Originally Posted by tashirosgt
The Guides&Solutions section of the forum has a useful guide to using solid state drives in Fedora (http://forums.fedoraforum.org/showthread.php?t=277082
) once you have a running system installed. I'm trying the visualize the most efficient method for installing Fedora on a system with an SSD from scratch. What is the order of operations?
A/ Go ahead and partition & install, aligning the partitions
B/ After booting the new system, edit the /etc/fstab adding 'discard
' options (or more) on all the mountable partitions (swap takes care of itself).
C/ reboot and verify the mount options [look at the output of "mount" or "mount | grep discard".
D/ Run the 'fstrim'
command on the mounted file systems.
E/ everything else. The elevator=noop is a microscopic improvement. 'noatime' really cuts down on accesses but it can wait till day2 moving the /var /tmp to other partitions isn't so awful that you can't configure it after the first week.
The most critical issues are a/ partition alignment, b/ getting 'discard' mount option running and c/ 'fstrim' -ing any cruft left after the install. The other items are optional and can wait.
Perhaps people can offer some criticisms of how I think about this (since I haven't tried it yet).
I assume installing from the live CD is still a good way. I assume its not good to select the default partitioning scheme. I don't know whether using LVM is a good idea. Some of the configurations mentioned in the guide involve setting options in the /etc/ fstab file. I assume you can't do that until you do the installation and have an /etc/fstab file.
Personally I boot a live CD and use gparted to create the partitions properly aligned. Then I use gparted to create the file systems and swap with labels. Then later during a DVD install I just spec the paritions to use for /, /home and swap. At this point in history I would also run gdisk to create a mirror GUID and a 2MB BIOS partition.
You can do similar from the 'disk druid' in the DVD installer. The live CD install is more limited in options, but so long as the partitions are aligned on big-boundaries you are fine.
Whether you use LVM or not is not
dependent on the SSD drive. My *opinion
* is that few end-users ever need LVMs features, and it imposes limitations and a small performance penalty. I don't use it, even on my soho server. In the near future we will be using btrfs and dropping LVM I think. Btrfs has similar functional features as LVM built in, plus more.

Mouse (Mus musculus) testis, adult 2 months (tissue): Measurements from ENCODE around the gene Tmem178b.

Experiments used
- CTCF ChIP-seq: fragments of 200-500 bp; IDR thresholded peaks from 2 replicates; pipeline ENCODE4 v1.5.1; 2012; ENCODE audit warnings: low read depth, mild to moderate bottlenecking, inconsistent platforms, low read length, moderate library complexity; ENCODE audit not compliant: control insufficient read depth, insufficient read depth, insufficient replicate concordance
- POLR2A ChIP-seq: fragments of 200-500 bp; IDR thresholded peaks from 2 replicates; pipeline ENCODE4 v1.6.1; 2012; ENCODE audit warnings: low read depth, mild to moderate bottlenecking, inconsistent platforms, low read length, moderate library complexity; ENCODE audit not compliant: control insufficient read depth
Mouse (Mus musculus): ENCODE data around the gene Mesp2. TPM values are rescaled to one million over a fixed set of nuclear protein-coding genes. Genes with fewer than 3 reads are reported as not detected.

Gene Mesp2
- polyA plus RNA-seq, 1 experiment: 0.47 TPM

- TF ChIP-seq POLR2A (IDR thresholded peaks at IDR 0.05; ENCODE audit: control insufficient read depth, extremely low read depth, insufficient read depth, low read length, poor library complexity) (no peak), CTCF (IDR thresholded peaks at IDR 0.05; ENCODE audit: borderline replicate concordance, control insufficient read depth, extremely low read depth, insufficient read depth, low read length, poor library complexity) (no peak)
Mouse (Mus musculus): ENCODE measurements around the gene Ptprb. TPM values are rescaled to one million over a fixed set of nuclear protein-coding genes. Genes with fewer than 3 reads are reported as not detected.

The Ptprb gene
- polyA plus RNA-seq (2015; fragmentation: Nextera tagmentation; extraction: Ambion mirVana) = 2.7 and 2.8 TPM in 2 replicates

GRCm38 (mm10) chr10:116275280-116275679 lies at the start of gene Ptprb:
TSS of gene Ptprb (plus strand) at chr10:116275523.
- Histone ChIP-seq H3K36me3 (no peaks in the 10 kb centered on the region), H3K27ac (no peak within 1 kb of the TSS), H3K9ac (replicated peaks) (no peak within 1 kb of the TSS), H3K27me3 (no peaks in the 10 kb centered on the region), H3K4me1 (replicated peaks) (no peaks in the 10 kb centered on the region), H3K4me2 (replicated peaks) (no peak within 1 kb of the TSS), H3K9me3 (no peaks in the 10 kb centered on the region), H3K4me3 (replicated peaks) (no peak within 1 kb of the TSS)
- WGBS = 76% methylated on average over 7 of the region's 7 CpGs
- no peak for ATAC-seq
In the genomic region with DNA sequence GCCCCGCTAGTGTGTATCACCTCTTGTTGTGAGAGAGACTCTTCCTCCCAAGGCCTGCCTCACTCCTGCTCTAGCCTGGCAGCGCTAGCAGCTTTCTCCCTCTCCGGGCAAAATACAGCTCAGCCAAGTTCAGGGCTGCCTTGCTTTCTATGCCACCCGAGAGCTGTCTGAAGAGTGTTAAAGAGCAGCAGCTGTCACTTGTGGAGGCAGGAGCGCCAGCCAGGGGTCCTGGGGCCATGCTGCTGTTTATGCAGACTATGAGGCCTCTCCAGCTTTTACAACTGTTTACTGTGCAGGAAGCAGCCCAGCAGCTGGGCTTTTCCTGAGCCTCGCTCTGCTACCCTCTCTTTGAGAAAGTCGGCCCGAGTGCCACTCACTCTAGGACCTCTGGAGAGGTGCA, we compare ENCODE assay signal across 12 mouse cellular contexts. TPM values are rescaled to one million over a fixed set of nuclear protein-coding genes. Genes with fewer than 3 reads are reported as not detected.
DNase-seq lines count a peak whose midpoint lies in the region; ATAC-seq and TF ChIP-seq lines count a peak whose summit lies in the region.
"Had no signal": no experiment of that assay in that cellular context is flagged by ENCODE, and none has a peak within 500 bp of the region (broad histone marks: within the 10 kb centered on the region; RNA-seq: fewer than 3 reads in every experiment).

One technique mentioned in the guide is to put the /var/log filesystem on a conventional hard drive, if the system has one. Should I do this in the custom partitioning phase of installation from the live CD? (I've never used that interface, so I don't know what can be done with it. I assume it lets me run fdisk.)
It's very easy to do this after the install - so I'd wait until you have all the other stuff working.
Make a partition, add it to /etc/fstab with /var/log as the mountpoint, reboot.
I'm curious what other directories could be advantageously mounted on a spinning disk. (I plan to have a laptop drive as my spinning disk.)
The rule is - if you write the directories A LOT (wear) or if you don't care if the content access is relatively slow - then move it to a spinning disk. For example your music & vid collection don't require superb speed. You might try putting all of /var on a rotating disk - those yum caches and logs under /var are huge and only used occasionally.
The general way I visualize the installation from the live CD is that you would do a custom partitioning. You would then do the "copy Fedora to hard drive" phase in the normal way. Then you would do further customization before installing addtiional packages or updating.
Yes, thats good, it's the way I would do it, but it's not that critical. It seems marginally better to get the 'discard' mount option working and the fstrim accomplished before starting any serious work.
Just for example when you "yum install" a package it loads an rpm file and installs the contents and creates a bunch of working tmp files and then it deletes the tmp files and rpm. If you have 'discard' working then the deleted file blocks become re-usable by the SSD. If you don't have discard working, then the blocks can't be reused until your disk gets filled, crufty & slow or until you run 'fstrim'.
So long as the disk has extra 'virgin' space - then installing all the packages etc, then later fixing 'discard' then running fstrim is OK.
---------- Post added at 08:30 PM ---------- Previous post was at 08:26 PM ----------
sudo fstrim /
sudo fstrim /home
sudo fstrim /other/mount/point